}

this.Added.Clear();

foreach (var obj in this.Deleted)
{
this.mockDatabase.Tables[obj.GetType()].Remove( obj );
}

this.Deleted.Clear();
Validation

I decided to use Scott Guthrie's validation techniques on LINQ to SQL entities. To this end, I have a IValidatedEntity interface that my entities implement that defines a GetRuleViolations() method where my business rules are validated. In addition, I implement the OnValidate partial method, which calls GetRuleViolations to ensure that my entities are valid prior to saving them to the database. Unfortunately Andrew's mock context doesn't address the validation requirements. I decided to implement validation in the SubmitChanges method so that my fake DataContextWrapper would also perform validation just like the real context.

One issue that I ran into, however, is that the real data context tracks the changes that are made to existing entities so that it knows which ones need to be updated. It only updates those entities that have changed. Rather than add this complexity to the fake implementation, I decided instead to simply validate all entities as if they were being updated during the update phase of SubmitChanges. This incurs a little extra processing overhead for each unit test that touches code that does a SubmitChanges but the advantage is that the fake implementation is simpler.

I use reflection to find the OnValidate method for each entity and invoke it with the proper ChangeAction. Finally, in order to get the actual exception, instead of the exception thrown by the reflection calls, I wrap the entire SubmitChanges code in a try-catch block and throw the InnerException on errors.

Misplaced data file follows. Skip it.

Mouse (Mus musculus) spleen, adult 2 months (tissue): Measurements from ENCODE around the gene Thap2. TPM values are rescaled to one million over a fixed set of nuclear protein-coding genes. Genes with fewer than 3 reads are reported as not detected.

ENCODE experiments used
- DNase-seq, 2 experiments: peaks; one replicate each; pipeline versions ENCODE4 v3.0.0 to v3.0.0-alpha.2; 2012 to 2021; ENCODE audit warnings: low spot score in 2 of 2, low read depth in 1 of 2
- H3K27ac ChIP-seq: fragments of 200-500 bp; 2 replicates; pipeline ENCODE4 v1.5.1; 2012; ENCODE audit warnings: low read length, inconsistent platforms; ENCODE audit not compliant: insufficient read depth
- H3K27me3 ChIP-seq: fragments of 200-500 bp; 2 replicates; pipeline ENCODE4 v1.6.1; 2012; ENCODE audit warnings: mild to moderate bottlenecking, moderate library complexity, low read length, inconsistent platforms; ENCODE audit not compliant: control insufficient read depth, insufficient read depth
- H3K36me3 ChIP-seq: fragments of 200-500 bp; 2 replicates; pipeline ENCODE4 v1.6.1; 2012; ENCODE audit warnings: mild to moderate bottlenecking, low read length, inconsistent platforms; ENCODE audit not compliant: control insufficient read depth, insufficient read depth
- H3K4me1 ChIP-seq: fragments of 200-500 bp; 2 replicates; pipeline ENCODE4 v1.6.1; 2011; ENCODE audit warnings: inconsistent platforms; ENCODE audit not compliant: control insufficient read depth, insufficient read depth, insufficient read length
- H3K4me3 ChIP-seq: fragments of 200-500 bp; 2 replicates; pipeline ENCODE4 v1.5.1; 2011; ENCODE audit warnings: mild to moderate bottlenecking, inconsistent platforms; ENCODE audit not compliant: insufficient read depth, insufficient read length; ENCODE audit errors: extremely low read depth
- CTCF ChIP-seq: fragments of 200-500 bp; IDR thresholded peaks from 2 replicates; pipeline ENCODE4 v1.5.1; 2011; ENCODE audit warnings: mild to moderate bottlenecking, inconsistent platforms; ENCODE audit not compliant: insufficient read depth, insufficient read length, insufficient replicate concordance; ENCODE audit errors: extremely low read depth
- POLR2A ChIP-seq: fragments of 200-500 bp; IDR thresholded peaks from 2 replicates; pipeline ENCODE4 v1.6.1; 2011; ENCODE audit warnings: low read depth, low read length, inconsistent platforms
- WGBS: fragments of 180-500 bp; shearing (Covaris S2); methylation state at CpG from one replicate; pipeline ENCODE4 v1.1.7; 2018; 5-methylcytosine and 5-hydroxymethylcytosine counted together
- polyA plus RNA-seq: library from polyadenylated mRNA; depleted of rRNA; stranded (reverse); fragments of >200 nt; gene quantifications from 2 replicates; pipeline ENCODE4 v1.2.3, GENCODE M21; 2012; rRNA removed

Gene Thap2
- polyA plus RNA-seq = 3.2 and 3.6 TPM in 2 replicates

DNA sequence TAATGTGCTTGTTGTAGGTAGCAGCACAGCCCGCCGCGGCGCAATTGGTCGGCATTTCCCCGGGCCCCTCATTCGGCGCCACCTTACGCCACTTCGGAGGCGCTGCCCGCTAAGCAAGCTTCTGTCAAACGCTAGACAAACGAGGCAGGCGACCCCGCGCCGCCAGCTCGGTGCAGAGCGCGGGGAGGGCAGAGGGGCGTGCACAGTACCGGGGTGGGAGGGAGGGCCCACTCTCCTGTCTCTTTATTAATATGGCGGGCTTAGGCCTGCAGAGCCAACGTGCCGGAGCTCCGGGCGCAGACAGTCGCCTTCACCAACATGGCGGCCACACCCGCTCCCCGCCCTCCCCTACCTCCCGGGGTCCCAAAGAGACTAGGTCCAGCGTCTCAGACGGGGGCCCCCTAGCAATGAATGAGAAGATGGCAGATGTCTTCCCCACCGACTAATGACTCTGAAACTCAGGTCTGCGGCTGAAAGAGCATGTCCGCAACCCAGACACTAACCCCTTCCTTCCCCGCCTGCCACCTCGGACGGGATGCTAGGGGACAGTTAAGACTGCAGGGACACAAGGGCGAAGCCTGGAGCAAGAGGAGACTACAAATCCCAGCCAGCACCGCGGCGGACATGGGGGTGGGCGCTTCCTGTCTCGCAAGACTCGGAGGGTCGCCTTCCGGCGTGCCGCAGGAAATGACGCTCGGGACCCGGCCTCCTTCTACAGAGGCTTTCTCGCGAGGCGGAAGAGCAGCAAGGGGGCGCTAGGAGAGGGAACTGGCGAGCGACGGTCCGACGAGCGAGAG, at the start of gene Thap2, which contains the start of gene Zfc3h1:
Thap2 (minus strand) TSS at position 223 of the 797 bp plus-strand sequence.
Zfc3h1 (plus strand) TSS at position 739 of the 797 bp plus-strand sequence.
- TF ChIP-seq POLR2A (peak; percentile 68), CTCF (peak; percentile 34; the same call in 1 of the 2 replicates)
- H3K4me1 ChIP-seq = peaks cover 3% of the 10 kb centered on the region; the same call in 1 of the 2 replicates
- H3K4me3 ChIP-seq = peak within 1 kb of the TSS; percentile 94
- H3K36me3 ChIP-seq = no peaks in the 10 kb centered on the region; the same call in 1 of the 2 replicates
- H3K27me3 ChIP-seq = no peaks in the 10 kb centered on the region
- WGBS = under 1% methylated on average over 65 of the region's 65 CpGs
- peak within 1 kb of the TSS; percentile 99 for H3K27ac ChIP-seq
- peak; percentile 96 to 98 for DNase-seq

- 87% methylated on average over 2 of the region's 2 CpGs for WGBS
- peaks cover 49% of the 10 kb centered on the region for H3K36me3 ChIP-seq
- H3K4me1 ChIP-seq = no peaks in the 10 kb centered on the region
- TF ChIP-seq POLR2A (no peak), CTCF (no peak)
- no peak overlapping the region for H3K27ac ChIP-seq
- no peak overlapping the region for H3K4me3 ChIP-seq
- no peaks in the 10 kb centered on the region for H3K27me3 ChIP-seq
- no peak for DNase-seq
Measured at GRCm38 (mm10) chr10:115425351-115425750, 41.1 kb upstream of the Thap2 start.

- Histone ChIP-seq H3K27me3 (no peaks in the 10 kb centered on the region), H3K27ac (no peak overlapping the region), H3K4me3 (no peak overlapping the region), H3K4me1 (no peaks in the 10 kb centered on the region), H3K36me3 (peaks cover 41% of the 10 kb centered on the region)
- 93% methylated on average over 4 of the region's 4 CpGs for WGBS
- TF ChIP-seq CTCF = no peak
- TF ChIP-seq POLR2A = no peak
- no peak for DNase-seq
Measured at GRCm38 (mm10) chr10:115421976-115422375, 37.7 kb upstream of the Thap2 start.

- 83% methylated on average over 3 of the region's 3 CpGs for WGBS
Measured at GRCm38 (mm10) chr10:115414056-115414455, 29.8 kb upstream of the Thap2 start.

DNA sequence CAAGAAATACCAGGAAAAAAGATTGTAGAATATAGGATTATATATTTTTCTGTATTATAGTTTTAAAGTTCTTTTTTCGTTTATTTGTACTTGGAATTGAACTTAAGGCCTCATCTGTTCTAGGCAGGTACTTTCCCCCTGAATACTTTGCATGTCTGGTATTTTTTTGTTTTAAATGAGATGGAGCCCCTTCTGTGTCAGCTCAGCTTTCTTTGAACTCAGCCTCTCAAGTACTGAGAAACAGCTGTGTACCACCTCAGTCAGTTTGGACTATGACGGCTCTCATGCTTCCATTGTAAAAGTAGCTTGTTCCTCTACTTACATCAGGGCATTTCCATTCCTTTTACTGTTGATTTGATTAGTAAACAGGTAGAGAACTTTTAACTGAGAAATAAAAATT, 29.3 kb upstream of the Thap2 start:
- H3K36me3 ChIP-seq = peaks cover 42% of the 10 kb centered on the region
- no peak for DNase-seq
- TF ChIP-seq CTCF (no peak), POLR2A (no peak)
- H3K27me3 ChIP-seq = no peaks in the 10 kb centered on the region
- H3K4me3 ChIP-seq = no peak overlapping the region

public virtual void SubmitChanges( ConflictMode failureMode )
{
try
{
var directlyAdded = new List<object>( this.Added );
foreach (var obj in directlyAdded)
{
AddReferencedObjects( obj );
}

foreach (var list in this.mockDatabase.Tables.Values)
{
foreach (var obj in list)
{
AddReferencedObjects( obj );
}
}

foreach (var obj in this.Added)
{
MethodInfo validator = obj.GetType().GetMethod( "OnValidate",
BindingFlags.Instance | BindingFlags.NonPublic );
if (validator != null)
{
validator.Invoke( obj, new object[] { ChangeAction.Insert } );
}
this.mockDatabase.Tables[obj.GetType()].Add( obj );
}

this.Added.Clear();

foreach (var obj in this.Deleted)
{
MethodInfo validator = obj.GetType().GetMethod( "OnValidate",
BindingFlags.Instance | BindingFlags.NonPublic );
if (validator != null)
{
validator.Invoke( obj, new object[] { ChangeAction.Delete } );
}
this.mockDatabase.Tables[obj.GetType()].Remove( obj );
}

this.Deleted.Clear();

foreach (KeyValuePair<Type, IList> tablePair in this.mockDatabase.Tables)
{
MethodInfo validator = tablePair.Key.GetMethod( "OnValidate",
BindingFlags.Instance | BindingFlags.NonPublic );
if (validator != null)
{
foreach (var obj in tablePair.Value)
{
validator.Invoke( obj, new object[] { ChangeAction.Update } );
}
}
}
}
catch (TargetInvocationException e)
{
throw e.InnerException;
}
}

I've made a few other tweaks to the entire set of classes that support mocking the data context. I'll write about those later when I tackle automating auditing for LINQ to SQL.